Snapchat product development is a thing of greatness

What a Data Scientist has learned about Product Development

It has been interesting to watch the development of two rather esoteric disciplines mature over the past decade.

For those who are coming into analytics within the last 3 years I’m super envious. If you had told me 10 years ago that what I liked to do for fun (machine learning) was going to mature into a seismic shift in computing and software I would have laughed at you and asked: “Then how is it that I can barely scrape buy as a ‘statistician’?”.

But much has improved. The last AI winter completely thawed and with the last five years the current vanguard of AI specialist were acquired by the likes of Google (Hinton & Deepmind ’11) and Facebook (LeCun ‘12) along with a steady flow of AI focused startups.

I have a friend, Bronze Swallow (yes his real name and yes we will start a Prog-Rock band called Cellar Door if the bottom falls out of sofware), who made the transition from gaming where he says:

“UX is a do or die proposition. There’s no such thing as a successful game with an ‘ok’ user experience.”

to software:

“In tech UX is at best an afterthought.”

because he felt like the creative constraints in software would be a great second phase of his career.

I think his transition is indicative of the pressures in tech to really nail the user experience. We are not far off, if already at the point, where you will not see a successful company that only has an “ok” user experience.

A skeptic’s paradise

The most rewarding thing you can do as a data scientist is to figure out exactly how to interpret data and integrate that insight into a living solution that either prompts better action (human in the loop) or optimizes a system (machine to machine). Maybe the second most rewarding thing is to surface an insight that at first blush sounds insane but that after it works everyone starts to come up with “just so” stories that explain away the insanity. That’s when you most feel like you’ve created something special.

Change the wording around subtly and I’ll be product owners and managers everywhere would say similarly about their own work.

But you can’t get to these counterintuitive wins be drinking the coolaid. You spend the first part of almost every project or initiative agnostic. And no matter how nice you try and come off everyone around you gets at least the sense that when they are talking, without clear evidence, that you’re probably muttering silently “opinions are like …”.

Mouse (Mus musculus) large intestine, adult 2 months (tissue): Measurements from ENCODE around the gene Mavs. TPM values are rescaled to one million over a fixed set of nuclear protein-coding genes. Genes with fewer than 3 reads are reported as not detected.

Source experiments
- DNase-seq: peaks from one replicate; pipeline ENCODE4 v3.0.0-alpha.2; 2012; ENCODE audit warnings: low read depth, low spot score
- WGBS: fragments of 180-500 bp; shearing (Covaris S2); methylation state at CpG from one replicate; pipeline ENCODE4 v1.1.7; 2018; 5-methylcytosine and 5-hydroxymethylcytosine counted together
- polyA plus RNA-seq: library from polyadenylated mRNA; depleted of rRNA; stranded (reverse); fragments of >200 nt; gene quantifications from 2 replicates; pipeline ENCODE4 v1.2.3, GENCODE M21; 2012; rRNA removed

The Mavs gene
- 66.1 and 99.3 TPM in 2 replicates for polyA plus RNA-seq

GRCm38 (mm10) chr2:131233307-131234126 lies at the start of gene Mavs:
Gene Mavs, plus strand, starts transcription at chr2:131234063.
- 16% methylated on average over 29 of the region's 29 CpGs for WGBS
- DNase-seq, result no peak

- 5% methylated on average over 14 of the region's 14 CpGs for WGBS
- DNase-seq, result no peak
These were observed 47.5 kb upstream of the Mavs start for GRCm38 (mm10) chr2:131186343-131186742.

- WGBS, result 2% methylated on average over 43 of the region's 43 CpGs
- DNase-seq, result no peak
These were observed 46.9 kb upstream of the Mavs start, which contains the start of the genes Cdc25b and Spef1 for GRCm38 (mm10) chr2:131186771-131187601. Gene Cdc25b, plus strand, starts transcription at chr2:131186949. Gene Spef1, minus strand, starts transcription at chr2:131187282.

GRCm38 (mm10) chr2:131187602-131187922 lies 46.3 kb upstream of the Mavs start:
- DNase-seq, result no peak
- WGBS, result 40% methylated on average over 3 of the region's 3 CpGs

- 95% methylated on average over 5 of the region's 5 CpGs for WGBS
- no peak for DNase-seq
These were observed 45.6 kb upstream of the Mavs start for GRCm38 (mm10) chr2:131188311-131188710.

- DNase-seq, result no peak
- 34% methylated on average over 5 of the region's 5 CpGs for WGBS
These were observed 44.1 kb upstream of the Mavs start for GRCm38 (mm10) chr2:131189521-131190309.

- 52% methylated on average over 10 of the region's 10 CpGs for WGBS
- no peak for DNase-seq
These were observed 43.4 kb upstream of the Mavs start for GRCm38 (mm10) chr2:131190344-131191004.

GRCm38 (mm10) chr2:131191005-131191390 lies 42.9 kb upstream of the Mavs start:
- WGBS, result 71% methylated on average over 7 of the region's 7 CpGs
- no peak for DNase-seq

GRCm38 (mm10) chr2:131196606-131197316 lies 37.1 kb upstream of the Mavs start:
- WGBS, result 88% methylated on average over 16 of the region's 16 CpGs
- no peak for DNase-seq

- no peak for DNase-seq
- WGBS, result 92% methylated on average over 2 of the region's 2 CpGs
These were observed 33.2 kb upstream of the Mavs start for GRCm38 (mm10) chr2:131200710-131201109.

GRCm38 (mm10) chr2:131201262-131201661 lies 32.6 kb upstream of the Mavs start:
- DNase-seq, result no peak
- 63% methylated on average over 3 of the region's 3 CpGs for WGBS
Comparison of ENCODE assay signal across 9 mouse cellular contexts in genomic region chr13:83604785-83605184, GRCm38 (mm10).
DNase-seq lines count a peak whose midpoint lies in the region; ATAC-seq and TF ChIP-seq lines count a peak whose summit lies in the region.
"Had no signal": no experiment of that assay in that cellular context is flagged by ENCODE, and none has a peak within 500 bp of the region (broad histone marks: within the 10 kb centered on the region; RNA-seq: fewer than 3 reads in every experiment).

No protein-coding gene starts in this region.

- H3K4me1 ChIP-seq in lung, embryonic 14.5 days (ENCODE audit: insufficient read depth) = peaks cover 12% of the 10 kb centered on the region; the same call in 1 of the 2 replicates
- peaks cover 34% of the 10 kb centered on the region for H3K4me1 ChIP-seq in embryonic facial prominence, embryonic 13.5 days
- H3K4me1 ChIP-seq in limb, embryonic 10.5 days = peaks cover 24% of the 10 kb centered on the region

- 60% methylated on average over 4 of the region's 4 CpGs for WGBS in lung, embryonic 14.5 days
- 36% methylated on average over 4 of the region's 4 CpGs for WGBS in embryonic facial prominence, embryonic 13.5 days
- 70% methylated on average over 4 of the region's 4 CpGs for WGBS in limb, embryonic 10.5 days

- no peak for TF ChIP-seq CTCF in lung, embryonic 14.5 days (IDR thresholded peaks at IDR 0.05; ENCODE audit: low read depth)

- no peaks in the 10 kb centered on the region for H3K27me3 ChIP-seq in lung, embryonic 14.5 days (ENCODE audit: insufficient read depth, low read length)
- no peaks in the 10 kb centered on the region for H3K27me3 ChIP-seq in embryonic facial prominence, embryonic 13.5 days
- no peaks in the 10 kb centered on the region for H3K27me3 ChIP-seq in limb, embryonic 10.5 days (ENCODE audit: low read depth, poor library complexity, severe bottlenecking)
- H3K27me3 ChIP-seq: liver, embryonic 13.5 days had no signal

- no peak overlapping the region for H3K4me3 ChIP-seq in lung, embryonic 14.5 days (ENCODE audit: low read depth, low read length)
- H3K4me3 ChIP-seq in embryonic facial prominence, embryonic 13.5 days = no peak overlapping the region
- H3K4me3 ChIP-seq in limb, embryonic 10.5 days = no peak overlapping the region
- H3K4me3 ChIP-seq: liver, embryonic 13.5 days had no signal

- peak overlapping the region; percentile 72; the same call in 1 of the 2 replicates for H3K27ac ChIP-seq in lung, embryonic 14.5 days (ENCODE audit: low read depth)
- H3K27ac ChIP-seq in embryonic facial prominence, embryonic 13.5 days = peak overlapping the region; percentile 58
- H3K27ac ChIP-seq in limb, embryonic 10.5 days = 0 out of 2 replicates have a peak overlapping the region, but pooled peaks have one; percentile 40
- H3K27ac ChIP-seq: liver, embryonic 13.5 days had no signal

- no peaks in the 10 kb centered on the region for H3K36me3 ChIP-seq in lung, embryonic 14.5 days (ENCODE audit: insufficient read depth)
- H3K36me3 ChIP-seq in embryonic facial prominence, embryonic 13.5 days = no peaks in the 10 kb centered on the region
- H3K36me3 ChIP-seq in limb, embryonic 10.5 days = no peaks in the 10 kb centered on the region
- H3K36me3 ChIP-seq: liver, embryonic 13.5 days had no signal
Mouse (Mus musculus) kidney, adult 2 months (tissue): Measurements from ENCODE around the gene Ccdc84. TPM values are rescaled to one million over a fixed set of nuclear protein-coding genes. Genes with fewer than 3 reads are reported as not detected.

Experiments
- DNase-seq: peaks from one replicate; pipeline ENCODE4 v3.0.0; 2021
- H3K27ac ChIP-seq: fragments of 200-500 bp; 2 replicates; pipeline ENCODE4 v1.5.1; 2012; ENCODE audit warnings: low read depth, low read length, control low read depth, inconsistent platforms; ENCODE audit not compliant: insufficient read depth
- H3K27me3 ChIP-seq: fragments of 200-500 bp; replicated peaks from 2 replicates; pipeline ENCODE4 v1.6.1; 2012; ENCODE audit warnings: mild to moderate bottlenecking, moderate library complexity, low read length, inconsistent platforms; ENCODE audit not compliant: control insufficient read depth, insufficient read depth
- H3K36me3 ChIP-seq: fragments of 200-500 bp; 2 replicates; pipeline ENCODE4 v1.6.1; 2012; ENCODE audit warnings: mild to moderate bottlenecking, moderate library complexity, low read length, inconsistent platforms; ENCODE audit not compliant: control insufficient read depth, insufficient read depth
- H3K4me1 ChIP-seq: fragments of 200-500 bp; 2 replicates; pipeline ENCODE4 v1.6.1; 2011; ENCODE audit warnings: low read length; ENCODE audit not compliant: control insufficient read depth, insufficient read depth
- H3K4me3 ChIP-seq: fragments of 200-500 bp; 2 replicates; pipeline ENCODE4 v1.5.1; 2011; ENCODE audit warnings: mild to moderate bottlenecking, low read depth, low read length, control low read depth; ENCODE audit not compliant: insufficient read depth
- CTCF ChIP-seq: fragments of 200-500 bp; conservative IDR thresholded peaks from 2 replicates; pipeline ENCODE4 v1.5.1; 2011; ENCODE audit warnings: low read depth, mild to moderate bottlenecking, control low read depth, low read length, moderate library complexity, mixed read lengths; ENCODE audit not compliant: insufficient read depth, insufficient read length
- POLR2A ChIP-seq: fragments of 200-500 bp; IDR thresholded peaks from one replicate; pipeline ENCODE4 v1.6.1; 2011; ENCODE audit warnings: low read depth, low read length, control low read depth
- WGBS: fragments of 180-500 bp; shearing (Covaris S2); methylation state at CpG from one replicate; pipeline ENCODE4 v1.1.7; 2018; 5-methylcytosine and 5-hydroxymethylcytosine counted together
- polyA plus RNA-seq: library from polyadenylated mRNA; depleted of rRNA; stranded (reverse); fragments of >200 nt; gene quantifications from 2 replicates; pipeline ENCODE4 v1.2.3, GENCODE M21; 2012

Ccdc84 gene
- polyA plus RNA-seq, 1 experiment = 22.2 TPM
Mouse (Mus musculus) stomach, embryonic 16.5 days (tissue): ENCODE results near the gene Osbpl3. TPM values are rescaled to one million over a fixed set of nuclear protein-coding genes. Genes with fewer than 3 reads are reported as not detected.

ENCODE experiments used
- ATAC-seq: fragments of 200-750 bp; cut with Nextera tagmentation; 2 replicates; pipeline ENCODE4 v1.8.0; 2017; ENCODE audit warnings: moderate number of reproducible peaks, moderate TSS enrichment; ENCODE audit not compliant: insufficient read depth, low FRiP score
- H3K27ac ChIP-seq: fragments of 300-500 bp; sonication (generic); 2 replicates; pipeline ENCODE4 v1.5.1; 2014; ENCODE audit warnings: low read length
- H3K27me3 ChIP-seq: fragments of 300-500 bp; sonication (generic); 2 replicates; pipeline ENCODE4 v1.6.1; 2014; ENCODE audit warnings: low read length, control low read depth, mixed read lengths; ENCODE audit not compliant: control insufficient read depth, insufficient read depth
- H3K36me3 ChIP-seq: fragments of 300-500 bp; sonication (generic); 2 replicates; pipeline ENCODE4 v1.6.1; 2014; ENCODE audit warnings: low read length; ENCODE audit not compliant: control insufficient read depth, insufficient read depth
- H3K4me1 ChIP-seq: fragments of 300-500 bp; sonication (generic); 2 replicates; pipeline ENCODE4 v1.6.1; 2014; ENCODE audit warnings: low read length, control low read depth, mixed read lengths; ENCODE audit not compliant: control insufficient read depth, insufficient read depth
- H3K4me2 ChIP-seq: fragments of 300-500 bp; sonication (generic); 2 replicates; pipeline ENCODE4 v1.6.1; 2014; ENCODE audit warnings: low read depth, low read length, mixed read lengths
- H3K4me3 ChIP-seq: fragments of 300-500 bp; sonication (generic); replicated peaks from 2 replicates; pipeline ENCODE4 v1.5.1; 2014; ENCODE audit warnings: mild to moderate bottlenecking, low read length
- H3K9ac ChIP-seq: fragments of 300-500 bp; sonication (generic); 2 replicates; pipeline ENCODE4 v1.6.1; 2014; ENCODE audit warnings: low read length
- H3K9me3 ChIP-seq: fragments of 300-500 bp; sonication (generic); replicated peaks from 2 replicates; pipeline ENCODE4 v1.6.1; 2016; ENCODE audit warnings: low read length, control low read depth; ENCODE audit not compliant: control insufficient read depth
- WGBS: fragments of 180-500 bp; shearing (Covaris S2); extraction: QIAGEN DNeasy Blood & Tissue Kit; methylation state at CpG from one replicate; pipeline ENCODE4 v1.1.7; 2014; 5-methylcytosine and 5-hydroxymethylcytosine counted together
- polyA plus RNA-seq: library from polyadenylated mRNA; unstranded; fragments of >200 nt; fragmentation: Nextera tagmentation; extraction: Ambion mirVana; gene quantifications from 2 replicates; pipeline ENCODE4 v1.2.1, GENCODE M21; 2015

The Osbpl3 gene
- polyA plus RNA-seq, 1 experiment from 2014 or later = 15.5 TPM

A few years ago I made the transition from one-man-and-a-briefcase consultant to real jobs. My primary motivation was to learn software product development from a data science perspective. At the time I had a half-baked theory that while on their face these two disciplines were not even remotely related that eventually they would become almost indistinguishable. Four years on and I’m sticking with my theory.

So here’s what I’ve learned from great product development minds like Vicki Thomas, John Cutler, and through passive contact with the great folks at Pluralsight.

  1. You must begin by identifying a well formed problem statement
  2. Gather evidence: user data, domain expert’s ideas, user feedback, etc.
  3. Decide how to decide if we’ve “moved the needle”
  4. Set up an experiment that can actually fail and be committed to following the evidence
  5. Bask in the “just so” stories when the experiment finally converges on something successful
  6. Repeat

Conclusion

If you pretty closely follow a framework that works the above steps then I’m guessing, regardless of your job title you’re either a really solid Data Scientist or a really solid Product Manager.

But if you’re indifferent to or unaware of most the steps above you’re probably functioning primarily as an Project Manager, BI report writer, or alpha-obsessed Kaggler. These are all fine pursuits they just rarely “move the needle”.